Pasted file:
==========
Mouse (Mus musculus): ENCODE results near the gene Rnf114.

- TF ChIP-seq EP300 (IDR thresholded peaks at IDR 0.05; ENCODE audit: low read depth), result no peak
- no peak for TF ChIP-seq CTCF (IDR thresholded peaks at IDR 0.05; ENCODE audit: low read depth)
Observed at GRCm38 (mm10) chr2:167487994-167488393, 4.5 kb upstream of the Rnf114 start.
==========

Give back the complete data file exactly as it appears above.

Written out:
Mouse (Mus musculus): ENCODE results near the gene Rnf114.

- TF ChIP-seq EP300 (IDR thresholded peaks at IDR 0.05; ENCODE audit: low read depth), result no peak
- no peak for TF ChIP-seq CTCF (IDR thresholded peaks at IDR 0.05; ENCODE audit: low read depth)
Observed at GRCm38 (mm10) chr2:167487994-167488393, 4.5 kb upstream of the Rnf114 start.